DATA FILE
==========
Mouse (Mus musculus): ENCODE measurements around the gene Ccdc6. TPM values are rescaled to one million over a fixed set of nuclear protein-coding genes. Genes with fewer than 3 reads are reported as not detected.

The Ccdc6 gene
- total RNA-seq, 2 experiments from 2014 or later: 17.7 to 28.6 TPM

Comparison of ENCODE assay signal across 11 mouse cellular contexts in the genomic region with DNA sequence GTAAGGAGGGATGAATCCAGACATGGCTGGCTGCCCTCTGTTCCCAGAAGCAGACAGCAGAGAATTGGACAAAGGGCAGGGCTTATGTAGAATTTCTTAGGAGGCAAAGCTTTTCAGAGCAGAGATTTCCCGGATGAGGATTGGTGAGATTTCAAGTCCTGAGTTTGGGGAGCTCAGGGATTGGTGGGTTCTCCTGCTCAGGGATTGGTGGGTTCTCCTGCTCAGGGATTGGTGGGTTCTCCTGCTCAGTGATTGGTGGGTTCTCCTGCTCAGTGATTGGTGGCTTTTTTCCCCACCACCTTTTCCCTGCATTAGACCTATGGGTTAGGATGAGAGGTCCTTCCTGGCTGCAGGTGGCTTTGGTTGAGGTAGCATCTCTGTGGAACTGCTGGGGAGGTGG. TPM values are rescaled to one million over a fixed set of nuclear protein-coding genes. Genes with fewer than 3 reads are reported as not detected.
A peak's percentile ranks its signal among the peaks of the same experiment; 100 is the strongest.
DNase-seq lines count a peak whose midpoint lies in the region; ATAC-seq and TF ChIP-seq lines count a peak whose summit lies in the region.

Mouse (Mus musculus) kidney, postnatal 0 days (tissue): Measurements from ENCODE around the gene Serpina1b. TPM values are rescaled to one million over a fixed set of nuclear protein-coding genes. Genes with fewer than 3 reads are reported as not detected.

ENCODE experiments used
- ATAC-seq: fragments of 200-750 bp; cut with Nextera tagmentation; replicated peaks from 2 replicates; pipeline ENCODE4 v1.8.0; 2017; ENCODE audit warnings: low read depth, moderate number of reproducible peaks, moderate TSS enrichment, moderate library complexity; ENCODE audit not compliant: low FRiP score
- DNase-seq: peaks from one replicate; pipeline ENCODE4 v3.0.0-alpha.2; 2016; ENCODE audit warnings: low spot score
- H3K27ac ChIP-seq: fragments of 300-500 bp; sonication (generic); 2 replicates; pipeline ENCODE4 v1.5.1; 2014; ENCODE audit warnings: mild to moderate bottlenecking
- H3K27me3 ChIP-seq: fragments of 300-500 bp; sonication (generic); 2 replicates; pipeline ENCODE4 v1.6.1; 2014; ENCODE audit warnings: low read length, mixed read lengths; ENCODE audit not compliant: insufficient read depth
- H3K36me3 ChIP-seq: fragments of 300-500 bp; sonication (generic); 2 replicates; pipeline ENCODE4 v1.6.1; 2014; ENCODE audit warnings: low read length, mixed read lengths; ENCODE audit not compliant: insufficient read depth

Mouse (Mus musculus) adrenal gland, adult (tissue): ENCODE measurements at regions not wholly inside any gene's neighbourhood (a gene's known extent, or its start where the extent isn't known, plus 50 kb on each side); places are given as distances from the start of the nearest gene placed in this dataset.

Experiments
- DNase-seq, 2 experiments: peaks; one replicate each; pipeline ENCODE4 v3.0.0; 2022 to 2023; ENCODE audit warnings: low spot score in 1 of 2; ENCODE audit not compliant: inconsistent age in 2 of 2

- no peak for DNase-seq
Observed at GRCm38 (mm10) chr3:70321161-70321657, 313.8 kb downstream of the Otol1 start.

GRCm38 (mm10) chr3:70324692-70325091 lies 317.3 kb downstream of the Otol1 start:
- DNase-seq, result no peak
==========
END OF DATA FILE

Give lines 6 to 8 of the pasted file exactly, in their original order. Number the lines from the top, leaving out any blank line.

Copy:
DNase-seq lines count a peak whose midpoint lies in the region; ATAC-seq and TF ChIP-seq lines count a peak whose summit lies in the region.

Mouse (Mus musculus) kidney, postnatal 0 days (tissue): Measurements from ENCODE around the gene Serpina1b. TPM values are rescaled to one million over a fixed set of nuclear protein-coding genes. Genes with fewer than 3 reads are reported as not detected.

ENCODE experiments used